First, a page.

Candidate next words provided by the canonical verification engine 610 may be received by the candidate ranking engine 615. In turn, the candidate ranking engine 615 may rank each of the candidate next words according to a determined probability. In some examples, the probability of each candidate next word is determined according to the following equation used to determine a probability of a word wt:

P r ( w t | W 0 t - 1 ) = P r ( f t ( K ) | W 0 t - 1 C p C s C f ) · P r ( f t ( 1 ) | W 0 t - 1 C p C s C f ) · P r ( s t | W 0 t - 1 C p ) · P r ( p t ( J ) | W 0 t - 1 C p ) · P r ( p t ( 1 ) | W 0 t - 1 C p ) ,

Once each of the candidate next words have been ranked, the candidate ranking engine 615 provides the candidate next word associated with the highest probability as the determined next word. The determined next word may, for instance, be displayed on a display of an electronic device for user selection (e.g., during operation of a messaging application). The candidate ranking engine 615 further may provide one or more additional candidate next words in some examples.

FIG. 7 illustrates a text prediction network 700 in accordance with some embodiments. Generally, the text prediction network 700 may be a neural network (e.g., recurrent neural network) that may serve to predict a next word (e.g., next word of a sentence, completed version of a current partial word) in response to receipt of one or more words or partial words. The text prediction network 700 may be used to implement, at least in part, the text prediction engine 605 and further may be implemented using one or more multifunction devices including but not limited to devices 100, 200, 300, and 500 (FIGS. 1A, 2, 3, and 5A).

The text prediction network 700 includes multiple layers in some examples. The text prediction network 700 may, for instance, include an input layer 710, one or more hidden layers 750, and an output layer 760. In the illustrated example, text prediction network 700 includes a single hidden layer 750. It will be appreciated, however, that in other examples, the text prediction network 700 may include one more additional hidden layers.

Each layer of the text prediction network 700 may comprise any number of units. A layer may, for instance, comprise a single unit or may comprise multiple units. These units, which in some examples may be referred to as dimensions, neurons, or nodes (e.g., context nodes), may operate as the computational elements of the text prediction network 700. As illustrated, in some examples, the input layer 710 includes a current prefix unit 720, a current stem unit 730, and a current suffix unit 740. The hidden layer 750 includes a current context unit 755. Optionally, the current context unit 755 receives context of a previous word (or words) from a previous context unit 757. The previous context unit is included in the input layer 710 in some examples. The output layer 760 includes a next prefix unit 770, a next stem unit 780, and a next suffix unit 790. Units of the text prediction network 700 further may be interconnected using connections. Connections may be unidirectional or bidirectional, and further may be associated with a respective weight value. Each weight value specifies a strength of the corresponding connection and accordingly the relative influence of the value(s) provided via the connection. As illustrated, each of the current prefix unit 720, current stem unit 730, and current suffix unit 740 are connected to the current context unit 755, and the current context unit 755 is connected to the next prefix unit 770, next stem unit 780, and next suffix unit 790.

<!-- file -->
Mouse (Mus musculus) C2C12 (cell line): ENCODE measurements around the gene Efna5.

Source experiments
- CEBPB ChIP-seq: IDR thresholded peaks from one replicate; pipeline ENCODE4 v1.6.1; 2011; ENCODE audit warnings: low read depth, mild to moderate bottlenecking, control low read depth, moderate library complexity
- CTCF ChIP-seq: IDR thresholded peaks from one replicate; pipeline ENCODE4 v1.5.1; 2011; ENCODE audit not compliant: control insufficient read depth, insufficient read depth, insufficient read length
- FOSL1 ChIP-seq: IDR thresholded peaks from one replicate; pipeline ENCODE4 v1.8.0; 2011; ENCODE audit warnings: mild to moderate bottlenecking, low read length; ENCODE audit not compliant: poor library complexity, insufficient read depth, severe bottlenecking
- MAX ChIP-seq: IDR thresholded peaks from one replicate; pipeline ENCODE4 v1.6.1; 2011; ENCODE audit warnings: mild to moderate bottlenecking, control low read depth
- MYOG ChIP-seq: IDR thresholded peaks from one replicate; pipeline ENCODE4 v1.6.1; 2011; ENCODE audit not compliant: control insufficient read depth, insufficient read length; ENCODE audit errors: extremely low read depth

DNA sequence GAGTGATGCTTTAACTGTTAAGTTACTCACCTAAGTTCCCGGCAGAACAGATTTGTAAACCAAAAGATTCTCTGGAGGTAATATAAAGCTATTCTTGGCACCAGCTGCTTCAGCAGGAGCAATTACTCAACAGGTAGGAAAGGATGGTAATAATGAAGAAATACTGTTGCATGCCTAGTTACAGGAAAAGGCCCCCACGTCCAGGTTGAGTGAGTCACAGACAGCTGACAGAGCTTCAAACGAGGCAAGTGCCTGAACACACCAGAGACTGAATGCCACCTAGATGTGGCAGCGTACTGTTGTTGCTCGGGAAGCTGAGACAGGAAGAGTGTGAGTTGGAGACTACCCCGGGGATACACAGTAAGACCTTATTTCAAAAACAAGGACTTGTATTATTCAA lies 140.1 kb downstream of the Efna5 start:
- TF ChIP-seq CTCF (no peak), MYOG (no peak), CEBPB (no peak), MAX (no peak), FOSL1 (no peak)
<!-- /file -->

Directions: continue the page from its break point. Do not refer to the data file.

In operation, the input layer 710 receives a current word wt of a word sequence (e.g., a sentence) and provides a current input corresponding to the current word wt to the hidden layer 750 via connections interconnected between units of the input layer 710 and the hidden layer 750. Generally, the current input is a representation of the current word (e.g., vector, spatial representation).

In some examples, the current input is provided by encoding the current word. In particular, the current word wt may be encoded based on one or more identified prefixes, stem, and/or suffixes of the current word wt. By way of example, any prefixes of the current word may be encoded in a vector pt of length P, a stem of the current word may be encoded in a vector st of length S, and any suffixes of the current word may be encoded in a vector ft of length F, where P, S, and F indicate a number of total token inventory for prefixes, stems, and suffixes respectively. Accordingly, the current word wt can have a dimensionality of N, where N=P+S+F, and be encoded as n-of-N, where n is a relatively small integer (e.g., 0<n<6). In some examples, the current word wt may not include a prefix and the vector pt may indicate that the current word wt does not includes a prefix. That is, the vector pt may indicate that a prefix of the current word wt is empty. Similarly, in some examples, the current word may not include a suffix and the vector ft may indicate that the current word wt does not include a suffix. That is, the vector ft may indicate that a suffix of the current word wt is empty.